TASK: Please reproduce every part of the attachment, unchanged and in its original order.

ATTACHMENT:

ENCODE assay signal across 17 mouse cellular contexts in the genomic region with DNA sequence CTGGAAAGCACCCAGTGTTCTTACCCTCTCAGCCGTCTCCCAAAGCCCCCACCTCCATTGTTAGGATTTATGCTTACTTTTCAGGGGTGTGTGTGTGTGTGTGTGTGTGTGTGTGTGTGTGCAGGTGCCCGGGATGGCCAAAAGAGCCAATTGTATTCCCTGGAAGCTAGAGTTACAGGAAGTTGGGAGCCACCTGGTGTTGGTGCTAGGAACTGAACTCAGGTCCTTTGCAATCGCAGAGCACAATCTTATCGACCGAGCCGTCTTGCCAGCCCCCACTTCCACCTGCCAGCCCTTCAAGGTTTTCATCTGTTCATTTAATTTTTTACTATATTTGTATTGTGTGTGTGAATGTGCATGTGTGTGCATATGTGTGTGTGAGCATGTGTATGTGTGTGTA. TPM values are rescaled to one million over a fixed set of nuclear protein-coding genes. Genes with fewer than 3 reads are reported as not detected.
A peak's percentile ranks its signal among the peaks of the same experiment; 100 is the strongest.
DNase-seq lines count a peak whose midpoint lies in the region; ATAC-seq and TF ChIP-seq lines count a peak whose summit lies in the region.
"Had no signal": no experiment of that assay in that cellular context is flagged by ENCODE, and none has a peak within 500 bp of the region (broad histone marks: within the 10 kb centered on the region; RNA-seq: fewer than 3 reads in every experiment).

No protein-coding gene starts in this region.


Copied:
ENCODE assay signal across 17 mouse cellular contexts in the genomic region with DNA sequence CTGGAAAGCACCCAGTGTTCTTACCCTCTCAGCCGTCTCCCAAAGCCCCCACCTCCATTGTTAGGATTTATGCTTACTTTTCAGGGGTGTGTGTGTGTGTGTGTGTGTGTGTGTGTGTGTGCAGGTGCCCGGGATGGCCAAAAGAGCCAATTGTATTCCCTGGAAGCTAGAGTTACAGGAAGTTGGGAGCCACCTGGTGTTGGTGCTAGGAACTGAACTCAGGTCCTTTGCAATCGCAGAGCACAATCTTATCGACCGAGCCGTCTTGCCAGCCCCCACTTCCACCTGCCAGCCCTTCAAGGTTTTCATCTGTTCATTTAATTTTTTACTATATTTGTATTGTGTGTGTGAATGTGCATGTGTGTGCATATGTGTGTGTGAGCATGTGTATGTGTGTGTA. TPM values are rescaled to one million over a fixed set of nuclear protein-coding genes. Genes with fewer than 3 reads are reported as not detected.
A peak's percentile ranks its signal among the peaks of the same experiment; 100 is the strongest.
DNase-seq lines count a peak whose midpoint lies in the region; ATAC-seq and TF ChIP-seq lines count a peak whose summit lies in the region.
"Had no signal": no experiment of that assay in that cellular context is flagged by ENCODE, and none has a peak within 500 bp of the region (broad histone marks: within the 10 kb centered on the region; RNA-seq: fewer than 3 reads in every experiment).

No protein-coding gene starts in this region.